Brick,Bricks and more Bricks for Skip Bins

News > Brick,Bricks and more Bricks for Skip Bins

A Great Pile of Bricks
A pile of Bricks to admire

This brick skip bin article is dedicate to my daughter who felt like she had bricks in her head after being asked too many questions about putting bricks into skip bins. The question that finished her off was "what size skip bin do I need to get rid of 600 bricks".

Now if you have quite a few bricks then it is far better to get rid of them as masonry for recycling or in a brick and concrete bin. If the bricks are being recycling which usually means they are being divert from being buried at the landfill to be re-used, but more often than not they are going to be crushed and reused as an aggregate.

So what is quite a few bricks I can hear you ask? Very good question. So really the answer comes back the size of the skips that are available. Or maybe even what is the size of the smallest skip bin for bricks that is available.

A Standard Brick Dimensions
Standard Dimensions of Australian Bricks

In most places across Australia the typically smallest skip bin available is a 2m skip, or a skip that is 2 cubic meters in volume. So I guess the challenge is to know how many bricks you can get in a cubic meter.  So the standard Autraliian Brick is 230 mm (long) by 110 mm (wide) by 80 mm (high). So to know the volume of the brick you just multiply these together (in meters).  So this is 0.23 x 0.11 x 0.08 which equals 0.002024 m³.  So if you could pack (or stack) them perfectly into a skip bin then you would get 1/0.002024 to the cubic meter. Right? Yes that is right 494 bricks or thereabouts. STOP. don't rush of yet, because it is very unlikely you will have the patience to stack the bricks perfectly in the bin because you are like the rest of us.  Yes you are a human being and we often find it too hard to stack the brick espeacially when it means walking further to get into the bin. Or it becomes back breaking leaning into the bin to stack them. It might just be because it is more fun tossing or throwing the into the bin and seeing them break.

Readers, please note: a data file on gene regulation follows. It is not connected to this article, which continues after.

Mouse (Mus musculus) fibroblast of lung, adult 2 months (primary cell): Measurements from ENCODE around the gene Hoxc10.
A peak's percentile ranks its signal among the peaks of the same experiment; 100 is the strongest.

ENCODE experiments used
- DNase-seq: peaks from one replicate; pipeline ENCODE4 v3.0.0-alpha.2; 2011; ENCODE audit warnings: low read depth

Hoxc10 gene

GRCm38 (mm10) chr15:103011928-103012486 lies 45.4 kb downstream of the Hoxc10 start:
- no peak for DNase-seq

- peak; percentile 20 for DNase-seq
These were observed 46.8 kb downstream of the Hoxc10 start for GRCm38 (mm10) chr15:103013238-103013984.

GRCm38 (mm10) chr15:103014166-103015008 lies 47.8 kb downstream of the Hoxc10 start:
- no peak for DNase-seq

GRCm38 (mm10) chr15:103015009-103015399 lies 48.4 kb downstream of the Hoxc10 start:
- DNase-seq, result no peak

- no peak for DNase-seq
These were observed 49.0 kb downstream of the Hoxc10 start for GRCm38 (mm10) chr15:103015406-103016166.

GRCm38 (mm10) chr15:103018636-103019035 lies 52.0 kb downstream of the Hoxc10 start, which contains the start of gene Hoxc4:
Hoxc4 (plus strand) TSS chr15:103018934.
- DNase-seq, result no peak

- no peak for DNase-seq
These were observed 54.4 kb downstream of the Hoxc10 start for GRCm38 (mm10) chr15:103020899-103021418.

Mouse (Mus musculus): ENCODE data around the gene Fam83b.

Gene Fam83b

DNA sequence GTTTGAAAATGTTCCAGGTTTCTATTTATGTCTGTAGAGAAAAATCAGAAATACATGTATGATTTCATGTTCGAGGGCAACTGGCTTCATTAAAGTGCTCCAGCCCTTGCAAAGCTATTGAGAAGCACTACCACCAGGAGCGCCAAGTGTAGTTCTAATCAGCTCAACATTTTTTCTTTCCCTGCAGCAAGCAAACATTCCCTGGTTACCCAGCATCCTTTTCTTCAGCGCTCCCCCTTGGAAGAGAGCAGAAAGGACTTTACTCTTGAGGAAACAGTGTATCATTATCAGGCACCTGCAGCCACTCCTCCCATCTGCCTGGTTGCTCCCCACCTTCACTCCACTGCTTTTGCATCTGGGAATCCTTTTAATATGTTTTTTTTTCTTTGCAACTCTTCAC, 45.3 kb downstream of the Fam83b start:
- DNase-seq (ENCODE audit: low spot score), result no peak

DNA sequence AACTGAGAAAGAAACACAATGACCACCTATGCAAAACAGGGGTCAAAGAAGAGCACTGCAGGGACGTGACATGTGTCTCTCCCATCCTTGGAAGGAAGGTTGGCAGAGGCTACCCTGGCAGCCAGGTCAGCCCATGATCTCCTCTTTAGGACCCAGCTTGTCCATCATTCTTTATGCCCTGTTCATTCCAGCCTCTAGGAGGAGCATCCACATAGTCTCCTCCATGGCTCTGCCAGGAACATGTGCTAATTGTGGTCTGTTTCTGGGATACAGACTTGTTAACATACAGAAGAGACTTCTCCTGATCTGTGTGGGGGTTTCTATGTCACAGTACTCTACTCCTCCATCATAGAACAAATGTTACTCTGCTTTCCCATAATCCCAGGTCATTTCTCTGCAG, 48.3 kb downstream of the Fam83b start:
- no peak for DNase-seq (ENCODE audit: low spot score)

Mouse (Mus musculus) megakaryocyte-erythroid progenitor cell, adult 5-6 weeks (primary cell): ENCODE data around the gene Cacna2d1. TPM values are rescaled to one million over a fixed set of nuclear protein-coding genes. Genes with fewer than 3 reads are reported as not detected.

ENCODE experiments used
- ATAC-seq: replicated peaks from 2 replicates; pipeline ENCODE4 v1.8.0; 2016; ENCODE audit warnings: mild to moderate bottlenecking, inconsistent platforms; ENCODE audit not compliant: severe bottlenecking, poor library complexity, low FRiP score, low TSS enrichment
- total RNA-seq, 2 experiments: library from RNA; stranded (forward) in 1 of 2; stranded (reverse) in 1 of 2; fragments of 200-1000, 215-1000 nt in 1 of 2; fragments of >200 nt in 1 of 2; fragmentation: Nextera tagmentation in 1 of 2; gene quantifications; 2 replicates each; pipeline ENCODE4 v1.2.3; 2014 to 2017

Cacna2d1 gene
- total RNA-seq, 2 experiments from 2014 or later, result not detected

So in most case, people just toss the brick into the bin and this means there is space between the bricks. And the space between the bricks can often mean that the pace required for the bricks is doubled. Or put the other way, you are only going to get half the number of bricks to the cubic meter. So instead of getting 494 bricks to the cubic meter, it is going to be more like 250 bricks to the cubic meter.

So in answer to the simple question of what size bin will I need for 600 bricks it becomes quite easy.  600/250 = 2.4 m³.  Now the temptation is to get the smaller bin thinking you will stack them to get them in.  The risk is that you get the smaller bin and you discover you have more bricks than you realised.  The most frustrating thing is that if you get a bin that is a bit too small then you end up being left with a few bricks and you still have to get a 2m bin for them or have to put them in a general waste bin where they cost far more to get rid of. I am glad that is your choice and not mine.



  • Authored By:Stephen Shergold
  • Updated:07/04/2020